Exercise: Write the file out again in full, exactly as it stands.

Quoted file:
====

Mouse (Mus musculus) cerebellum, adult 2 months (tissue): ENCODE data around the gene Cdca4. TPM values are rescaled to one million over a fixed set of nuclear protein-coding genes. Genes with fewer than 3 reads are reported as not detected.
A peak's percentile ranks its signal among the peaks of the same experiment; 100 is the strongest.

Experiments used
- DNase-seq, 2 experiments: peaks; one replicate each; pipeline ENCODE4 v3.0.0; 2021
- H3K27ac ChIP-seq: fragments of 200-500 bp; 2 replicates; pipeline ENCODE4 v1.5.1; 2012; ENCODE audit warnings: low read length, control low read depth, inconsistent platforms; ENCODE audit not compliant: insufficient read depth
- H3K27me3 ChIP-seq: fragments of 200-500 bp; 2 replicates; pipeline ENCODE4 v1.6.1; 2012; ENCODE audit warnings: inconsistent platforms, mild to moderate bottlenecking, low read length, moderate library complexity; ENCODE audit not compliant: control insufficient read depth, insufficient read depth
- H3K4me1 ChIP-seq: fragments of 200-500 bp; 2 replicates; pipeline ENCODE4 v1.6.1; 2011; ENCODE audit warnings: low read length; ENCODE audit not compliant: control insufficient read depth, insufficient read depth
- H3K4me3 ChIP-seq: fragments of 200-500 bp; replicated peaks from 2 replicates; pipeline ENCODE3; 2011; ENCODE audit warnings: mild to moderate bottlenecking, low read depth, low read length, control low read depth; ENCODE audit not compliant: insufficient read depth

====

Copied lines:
Mouse (Mus musculus) cerebellum, adult 2 months (tissue): ENCODE data around the gene Cdca4. TPM values are rescaled to one million over a fixed set of nuclear protein-coding genes. Genes with fewer than 3 reads are reported as not detected.
A peak's percentile ranks its signal among the peaks of the same experiment; 100 is the strongest.

Experiments used
- DNase-seq, 2 experiments: peaks; one replicate each; pipeline ENCODE4 v3.0.0; 2021
- H3K27ac ChIP-seq: fragments of 200-500 bp; 2 replicates; pipeline ENCODE4 v1.5.1; 2012; ENCODE audit warnings: low read length, control low read depth, inconsistent platforms; ENCODE audit not compliant: insufficient read depth
- H3K27me3 ChIP-seq: fragments of 200-500 bp; 2 replicates; pipeline ENCODE4 v1.6.1; 2012; ENCODE audit warnings: inconsistent platforms, mild to moderate bottlenecking, low read length, moderate library complexity; ENCODE audit not compliant: control insufficient read depth, insufficient read depth
- H3K4me1 ChIP-seq: fragments of 200-500 bp; 2 replicates; pipeline ENCODE4 v1.6.1; 2011; ENCODE audit warnings: low read length; ENCODE audit not compliant: control insufficient read depth, insufficient read depth
- H3K4me3 ChIP-seq: fragments of 200-500 bp; replicated peaks from 2 replicates; pipeline ENCODE3; 2011; ENCODE audit warnings: mild to moderate bottlenecking, low read depth, low read length, control low read depth; ENCODE audit not compliant: insufficient read depth